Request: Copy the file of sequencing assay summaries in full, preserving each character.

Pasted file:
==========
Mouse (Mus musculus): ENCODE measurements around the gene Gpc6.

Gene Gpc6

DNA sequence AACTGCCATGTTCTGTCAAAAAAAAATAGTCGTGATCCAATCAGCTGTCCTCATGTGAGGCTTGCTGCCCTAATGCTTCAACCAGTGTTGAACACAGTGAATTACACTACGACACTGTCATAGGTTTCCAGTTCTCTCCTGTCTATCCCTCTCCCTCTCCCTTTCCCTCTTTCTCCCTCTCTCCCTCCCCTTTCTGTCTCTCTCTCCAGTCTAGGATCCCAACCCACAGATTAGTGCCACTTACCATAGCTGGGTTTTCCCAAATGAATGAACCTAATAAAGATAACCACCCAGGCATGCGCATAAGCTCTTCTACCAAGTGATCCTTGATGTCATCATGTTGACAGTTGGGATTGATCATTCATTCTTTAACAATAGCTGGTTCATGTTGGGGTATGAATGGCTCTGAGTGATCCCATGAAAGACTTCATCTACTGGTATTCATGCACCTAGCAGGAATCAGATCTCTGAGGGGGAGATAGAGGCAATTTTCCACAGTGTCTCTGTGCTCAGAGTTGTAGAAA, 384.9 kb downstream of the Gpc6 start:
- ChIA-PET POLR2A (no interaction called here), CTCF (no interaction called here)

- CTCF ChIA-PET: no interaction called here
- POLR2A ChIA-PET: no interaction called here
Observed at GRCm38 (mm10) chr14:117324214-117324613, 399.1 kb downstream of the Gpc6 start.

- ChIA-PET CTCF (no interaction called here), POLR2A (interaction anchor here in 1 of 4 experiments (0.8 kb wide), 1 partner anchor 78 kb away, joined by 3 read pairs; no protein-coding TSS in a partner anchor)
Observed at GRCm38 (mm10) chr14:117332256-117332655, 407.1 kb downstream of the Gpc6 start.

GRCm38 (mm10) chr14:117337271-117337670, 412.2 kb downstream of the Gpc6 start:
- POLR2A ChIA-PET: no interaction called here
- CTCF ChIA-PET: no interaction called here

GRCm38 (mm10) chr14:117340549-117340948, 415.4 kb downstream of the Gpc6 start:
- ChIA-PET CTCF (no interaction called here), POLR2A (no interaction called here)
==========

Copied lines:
Mouse (Mus musculus): ENCODE measurements around the gene Gpc6.

Gene Gpc6

DNA sequence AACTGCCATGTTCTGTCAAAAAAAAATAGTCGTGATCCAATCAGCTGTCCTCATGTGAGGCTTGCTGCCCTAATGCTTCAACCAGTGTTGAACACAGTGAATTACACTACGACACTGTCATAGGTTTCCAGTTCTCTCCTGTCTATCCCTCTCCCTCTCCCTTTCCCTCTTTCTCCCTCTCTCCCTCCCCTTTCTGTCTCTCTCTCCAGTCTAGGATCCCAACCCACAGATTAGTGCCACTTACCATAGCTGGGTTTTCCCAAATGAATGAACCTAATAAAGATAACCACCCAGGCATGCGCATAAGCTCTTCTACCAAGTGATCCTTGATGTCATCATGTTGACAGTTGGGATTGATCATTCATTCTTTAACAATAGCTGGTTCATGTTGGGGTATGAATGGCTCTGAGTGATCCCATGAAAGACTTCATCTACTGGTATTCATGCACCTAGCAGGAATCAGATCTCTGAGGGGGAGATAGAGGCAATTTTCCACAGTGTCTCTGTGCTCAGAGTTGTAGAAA, 384.9 kb downstream of the Gpc6 start:
- ChIA-PET POLR2A (no interaction called here), CTCF (no interaction called here)

- CTCF ChIA-PET: no interaction called here
- POLR2A ChIA-PET: no interaction called here
Observed at GRCm38 (mm10) chr14:117324214-117324613, 399.1 kb downstream of the Gpc6 start.

- ChIA-PET CTCF (no interaction called here), POLR2A (interaction anchor here in 1 of 4 experiments (0.8 kb wide), 1 partner anchor 78 kb away, joined by 3 read pairs; no protein-coding TSS in a partner anchor)
Observed at GRCm38 (mm10) chr14:117332256-117332655, 407.1 kb downstream of the Gpc6 start.

GRCm38 (mm10) chr14:117337271-117337670, 412.2 kb downstream of the Gpc6 start:
- POLR2A ChIA-PET: no interaction called here
- CTCF ChIA-PET: no interaction called here

GRCm38 (mm10) chr14:117340549-117340948, 415.4 kb downstream of the Gpc6 start:
- ChIA-PET CTCF (no interaction called here), POLR2A (no interaction called here)